Many people who struggle with addiction want to stop using drugs. However, they’re afraid of the withdrawal symptoms. This is an understandable fear. Drug withdrawal symptoms can be agonizing. Every drug produces different withdrawal symptoms. Individuals also experience withdrawal differently. Understanding withdrawal is important if you’re trying to quit or helping a loved one through treatment.
Withdrawal Can Be Intense
For individuals who don’t use drugs, the body produces its own mood-enhancing chemicals. Many drugs interfere with this process, throwing off the body’s natural balance.
When you stop using drugs, the body may react by overproducing certain chemicals in an effort to catch up. On the other hand, the body may take time to respond, leaving you without a natural way to feel better.
Drug withdrawal can make you feel like you’re dying. You may think that the fastest way to feel better is to start using again. Understanding the timelines for drug withdrawal can help you make a plan for getting through it.
The following timelines give you an idea of the acute withdrawal period for different drugs:
- Alcohol withdrawal: five to seven days
- Marijuana withdrawal: five days
- Opiate withdrawal: four to 14 days
- Stimulant withdrawal: one to two weeks
- Nicotine withdrawal: two to four weeks
- Benzos withdrawal: one to four weeks
Physical Drug Withdrawal Symptoms
Withdrawal symptoms usually contrast with the effects of the drugs. For example, if a drug makes you feel calm, you may experience anxiety and a racing heart when you stop taking it.
Physical withdrawal from almost every drug involves flu-like symptoms. You may feel sick to your stomach, have chills and a fever and ache all over. Hot flashes and sweating might keep you up all night.
Withdrawal from some drugs can be dangerous. If you’ve been chronically abusing alcohol, quitting cold turkey can be deadly. Unassisted benzodiazepine withdrawal can also be fatal.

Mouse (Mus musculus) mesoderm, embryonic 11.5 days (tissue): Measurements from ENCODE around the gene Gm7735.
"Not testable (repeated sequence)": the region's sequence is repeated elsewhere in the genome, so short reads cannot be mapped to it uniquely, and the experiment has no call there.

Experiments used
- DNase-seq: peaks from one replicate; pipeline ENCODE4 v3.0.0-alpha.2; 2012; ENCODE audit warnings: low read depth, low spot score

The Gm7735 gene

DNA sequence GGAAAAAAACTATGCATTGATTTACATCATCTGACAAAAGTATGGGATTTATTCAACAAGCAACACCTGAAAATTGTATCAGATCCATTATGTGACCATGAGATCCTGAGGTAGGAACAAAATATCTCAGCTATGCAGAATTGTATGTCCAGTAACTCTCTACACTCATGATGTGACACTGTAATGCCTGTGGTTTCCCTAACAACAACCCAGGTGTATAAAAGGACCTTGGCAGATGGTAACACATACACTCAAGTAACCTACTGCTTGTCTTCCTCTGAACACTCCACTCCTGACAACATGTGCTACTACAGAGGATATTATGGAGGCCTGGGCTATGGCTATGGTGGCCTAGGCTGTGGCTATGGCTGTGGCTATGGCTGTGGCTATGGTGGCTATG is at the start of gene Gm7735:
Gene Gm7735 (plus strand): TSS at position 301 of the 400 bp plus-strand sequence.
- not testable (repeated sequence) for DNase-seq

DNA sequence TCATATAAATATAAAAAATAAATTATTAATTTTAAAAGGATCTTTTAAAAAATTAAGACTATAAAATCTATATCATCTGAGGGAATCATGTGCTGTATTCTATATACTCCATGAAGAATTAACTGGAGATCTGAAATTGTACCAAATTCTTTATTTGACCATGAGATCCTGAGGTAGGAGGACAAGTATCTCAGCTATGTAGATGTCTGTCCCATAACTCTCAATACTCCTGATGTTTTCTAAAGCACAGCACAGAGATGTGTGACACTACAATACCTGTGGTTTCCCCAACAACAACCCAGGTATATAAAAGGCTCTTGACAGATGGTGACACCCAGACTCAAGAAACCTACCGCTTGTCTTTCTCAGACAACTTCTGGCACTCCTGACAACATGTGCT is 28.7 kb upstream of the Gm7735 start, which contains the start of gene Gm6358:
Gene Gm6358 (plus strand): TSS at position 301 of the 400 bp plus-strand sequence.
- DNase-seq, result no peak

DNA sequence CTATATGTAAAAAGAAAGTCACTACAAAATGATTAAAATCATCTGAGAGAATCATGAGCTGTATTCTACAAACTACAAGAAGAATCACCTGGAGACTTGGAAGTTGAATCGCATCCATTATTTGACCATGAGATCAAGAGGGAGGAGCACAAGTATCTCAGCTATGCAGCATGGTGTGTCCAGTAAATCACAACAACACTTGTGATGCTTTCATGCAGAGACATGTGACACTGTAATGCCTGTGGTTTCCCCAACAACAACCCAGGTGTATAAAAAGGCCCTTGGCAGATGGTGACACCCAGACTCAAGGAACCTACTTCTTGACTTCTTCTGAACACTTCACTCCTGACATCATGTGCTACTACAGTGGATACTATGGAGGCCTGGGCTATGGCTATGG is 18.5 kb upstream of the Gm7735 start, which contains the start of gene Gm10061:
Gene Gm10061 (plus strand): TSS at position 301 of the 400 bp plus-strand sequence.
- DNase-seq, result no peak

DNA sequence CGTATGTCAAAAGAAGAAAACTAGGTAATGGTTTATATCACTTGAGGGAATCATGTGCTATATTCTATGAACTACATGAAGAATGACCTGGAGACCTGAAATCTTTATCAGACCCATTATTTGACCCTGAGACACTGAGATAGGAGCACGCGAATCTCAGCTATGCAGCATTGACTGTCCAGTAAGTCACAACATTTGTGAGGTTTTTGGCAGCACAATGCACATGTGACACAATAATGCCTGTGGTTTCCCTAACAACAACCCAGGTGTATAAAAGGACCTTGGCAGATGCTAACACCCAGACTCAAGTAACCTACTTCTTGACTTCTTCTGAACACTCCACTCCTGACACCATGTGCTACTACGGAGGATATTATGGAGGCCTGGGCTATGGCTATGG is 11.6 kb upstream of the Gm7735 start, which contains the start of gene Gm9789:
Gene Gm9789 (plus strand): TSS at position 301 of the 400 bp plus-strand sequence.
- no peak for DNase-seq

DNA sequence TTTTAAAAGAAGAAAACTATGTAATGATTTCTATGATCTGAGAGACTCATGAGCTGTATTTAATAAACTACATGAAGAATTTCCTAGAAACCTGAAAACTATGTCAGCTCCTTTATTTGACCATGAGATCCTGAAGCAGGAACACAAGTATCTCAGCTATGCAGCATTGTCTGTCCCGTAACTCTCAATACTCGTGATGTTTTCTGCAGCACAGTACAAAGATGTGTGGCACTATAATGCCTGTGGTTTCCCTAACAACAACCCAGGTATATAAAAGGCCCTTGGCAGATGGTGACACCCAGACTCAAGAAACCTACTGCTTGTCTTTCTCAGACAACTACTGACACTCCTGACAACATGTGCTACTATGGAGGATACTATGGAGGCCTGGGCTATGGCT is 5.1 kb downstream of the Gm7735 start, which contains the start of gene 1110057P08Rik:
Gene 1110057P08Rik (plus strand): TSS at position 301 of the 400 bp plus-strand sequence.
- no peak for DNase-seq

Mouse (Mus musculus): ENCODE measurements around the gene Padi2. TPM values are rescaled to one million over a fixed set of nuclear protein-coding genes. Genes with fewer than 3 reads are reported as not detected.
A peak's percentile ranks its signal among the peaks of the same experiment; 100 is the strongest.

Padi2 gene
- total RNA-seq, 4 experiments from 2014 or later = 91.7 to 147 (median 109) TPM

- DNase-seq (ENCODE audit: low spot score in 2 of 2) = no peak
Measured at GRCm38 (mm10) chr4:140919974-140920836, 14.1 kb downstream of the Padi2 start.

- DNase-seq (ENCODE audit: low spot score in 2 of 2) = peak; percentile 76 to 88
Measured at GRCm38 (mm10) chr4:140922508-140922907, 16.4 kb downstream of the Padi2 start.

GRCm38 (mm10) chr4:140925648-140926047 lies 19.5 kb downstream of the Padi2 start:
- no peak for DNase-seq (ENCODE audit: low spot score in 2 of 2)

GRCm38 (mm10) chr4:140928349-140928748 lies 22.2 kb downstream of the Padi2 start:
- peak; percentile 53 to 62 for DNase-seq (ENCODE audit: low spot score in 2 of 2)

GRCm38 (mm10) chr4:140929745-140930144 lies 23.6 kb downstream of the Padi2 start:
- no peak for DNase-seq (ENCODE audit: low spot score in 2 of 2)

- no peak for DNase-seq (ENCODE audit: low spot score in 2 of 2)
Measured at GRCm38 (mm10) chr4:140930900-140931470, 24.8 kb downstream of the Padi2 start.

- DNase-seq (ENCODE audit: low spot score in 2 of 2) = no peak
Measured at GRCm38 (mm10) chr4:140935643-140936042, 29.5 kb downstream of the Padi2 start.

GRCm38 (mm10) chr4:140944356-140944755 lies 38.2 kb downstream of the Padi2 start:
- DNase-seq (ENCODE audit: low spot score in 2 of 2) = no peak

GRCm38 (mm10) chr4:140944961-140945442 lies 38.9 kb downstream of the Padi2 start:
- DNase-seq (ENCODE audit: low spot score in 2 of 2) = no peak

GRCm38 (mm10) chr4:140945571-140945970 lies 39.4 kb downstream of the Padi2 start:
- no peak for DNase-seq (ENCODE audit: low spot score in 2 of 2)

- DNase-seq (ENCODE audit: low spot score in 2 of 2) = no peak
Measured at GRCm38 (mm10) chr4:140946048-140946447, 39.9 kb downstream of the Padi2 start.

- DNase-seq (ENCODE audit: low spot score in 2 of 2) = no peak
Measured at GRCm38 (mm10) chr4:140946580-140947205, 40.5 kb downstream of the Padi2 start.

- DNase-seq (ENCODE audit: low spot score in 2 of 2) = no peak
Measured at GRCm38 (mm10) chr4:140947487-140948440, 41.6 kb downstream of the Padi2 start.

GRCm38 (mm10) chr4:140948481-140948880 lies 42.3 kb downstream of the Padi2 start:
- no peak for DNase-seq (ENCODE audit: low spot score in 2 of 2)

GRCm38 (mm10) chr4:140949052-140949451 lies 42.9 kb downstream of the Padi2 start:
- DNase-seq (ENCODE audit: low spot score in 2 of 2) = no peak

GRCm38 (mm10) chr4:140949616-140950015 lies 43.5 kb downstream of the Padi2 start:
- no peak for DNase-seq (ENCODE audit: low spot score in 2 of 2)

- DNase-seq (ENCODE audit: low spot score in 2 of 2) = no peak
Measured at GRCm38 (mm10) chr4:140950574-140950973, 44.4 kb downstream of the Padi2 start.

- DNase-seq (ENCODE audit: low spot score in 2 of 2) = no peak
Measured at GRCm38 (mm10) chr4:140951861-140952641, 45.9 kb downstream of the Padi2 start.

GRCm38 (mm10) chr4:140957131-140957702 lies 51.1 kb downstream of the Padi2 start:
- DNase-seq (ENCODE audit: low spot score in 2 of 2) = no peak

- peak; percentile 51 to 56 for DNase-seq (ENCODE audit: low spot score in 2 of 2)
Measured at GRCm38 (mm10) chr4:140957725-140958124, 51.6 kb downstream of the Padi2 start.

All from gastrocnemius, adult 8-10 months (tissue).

The physical symptoms of drug withdrawal can be very uncomfortable and even dangerous. Some of the most common symptoms include:
- Muscle cramps
- Extreme anxiety or agitation
Some of these symptoms can be quite severe and may require medical attention. It is important to seek help if you are experiencing any of these symptoms, as they can be dangerous if left untreated.
Seeking proper medical care during withdrawal can help you manage your symptoms and stay safe throughout the process. In some cases, undergoing treatment during withdrawal can eliminate physical symptoms altogether.
Drug Withdrawal Symptoms Can Also Be Psychological
When people are addicted to drugs, they will often experience psychological withdrawal symptoms when they try to quit. This can make it very difficult to stop using drugs, as the person may feel like they are unable to cope without them.
Mental and emotional symptoms of drug withdrawal can be just as intense as physical symptoms. In some cases, they can be worse. It’s easy to feel like you’ll never get out of the frenzied and depressive detox state.
Some of the most common psychological withdrawal symptoms include the following. Everyone is different, so you may only experience a few of these symptoms:
People with a drug addiction may experience a great deal of anxiety when they try to quit. This can be accompanied by feelings of panic, apprehension, and fear.
Many people who are addicted to drugs also suffer from depression. Quitting drugs can intensify these symptoms, leading to a deep sense of sadness and hopelessness.
Withdrawal from drugs can often cause people to become irritable and short-tempered. They may find it difficult to control their emotions and may lash out at those around them.
One of the most common psychological withdrawal symptoms is cravings for the drugs that were once abused. People may obsess over the drug, thinking about it constantly and wanting to use it again.
Drug addiction can often cause people to have problems sleeping. When they try to quit, they may experience insomnia or nightmares as their body tries to adjust.
Quitting drugs can also cause people to feel extremely tired and fatigued. This can make it difficult to carry out everyday tasks and can be very discouraging.
Loss of appetite
Many people who are addicted to drugs have problems with their appetite. When they try to quit, they may lose their interest in food and experience weight loss.
In some cases, quitting drugs can cause people to experience psychosis. This is a condition that causes a person to lose contact with reality and may experience hallucinations or delusions.
A Drug Addiction Treatment Center Can Help
Getting support at a rehab center can make you feel like you have a lifeline. Contact Crestview Recovery at 866-580-4160 to begin your journey to addiction recovery.